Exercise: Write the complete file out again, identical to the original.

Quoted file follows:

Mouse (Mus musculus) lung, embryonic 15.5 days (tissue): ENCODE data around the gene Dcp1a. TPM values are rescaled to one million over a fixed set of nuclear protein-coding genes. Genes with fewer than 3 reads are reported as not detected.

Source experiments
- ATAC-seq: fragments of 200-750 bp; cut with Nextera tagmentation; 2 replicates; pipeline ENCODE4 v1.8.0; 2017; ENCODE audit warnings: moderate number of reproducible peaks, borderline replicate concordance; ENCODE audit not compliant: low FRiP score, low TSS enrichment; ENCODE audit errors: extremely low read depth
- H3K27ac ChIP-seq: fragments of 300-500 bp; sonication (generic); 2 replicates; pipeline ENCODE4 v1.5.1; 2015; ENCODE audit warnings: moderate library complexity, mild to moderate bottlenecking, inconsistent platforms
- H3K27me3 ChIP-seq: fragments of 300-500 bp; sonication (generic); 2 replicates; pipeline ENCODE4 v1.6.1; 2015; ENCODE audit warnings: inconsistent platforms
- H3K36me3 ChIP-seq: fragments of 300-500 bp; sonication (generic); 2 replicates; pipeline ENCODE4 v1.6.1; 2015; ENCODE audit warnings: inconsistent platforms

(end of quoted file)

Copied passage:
Mouse (Mus musculus) lung, embryonic 15.5 days (tissue): ENCODE data around the gene Dcp1a. TPM values are rescaled to one million over a fixed set of nuclear protein-coding genes. Genes with fewer than 3 reads are reported as not detected.

Source experiments
- ATAC-seq: fragments of 200-750 bp; cut with Nextera tagmentation; 2 replicates; pipeline ENCODE4 v1.8.0; 2017; ENCODE audit warnings: moderate number of reproducible peaks, borderline replicate concordance; ENCODE audit not compliant: low FRiP score, low TSS enrichment; ENCODE audit errors: extremely low read depth
- H3K27ac ChIP-seq: fragments of 300-500 bp; sonication (generic); 2 replicates; pipeline ENCODE4 v1.5.1; 2015; ENCODE audit warnings: moderate library complexity, mild to moderate bottlenecking, inconsistent platforms
- H3K27me3 ChIP-seq: fragments of 300-500 bp; sonication (generic); 2 replicates; pipeline ENCODE4 v1.6.1; 2015; ENCODE audit warnings: inconsistent platforms
- H3K36me3 ChIP-seq: fragments of 300-500 bp; sonication (generic); 2 replicates; pipeline ENCODE4 v1.6.1; 2015; ENCODE audit warnings: inconsistent platforms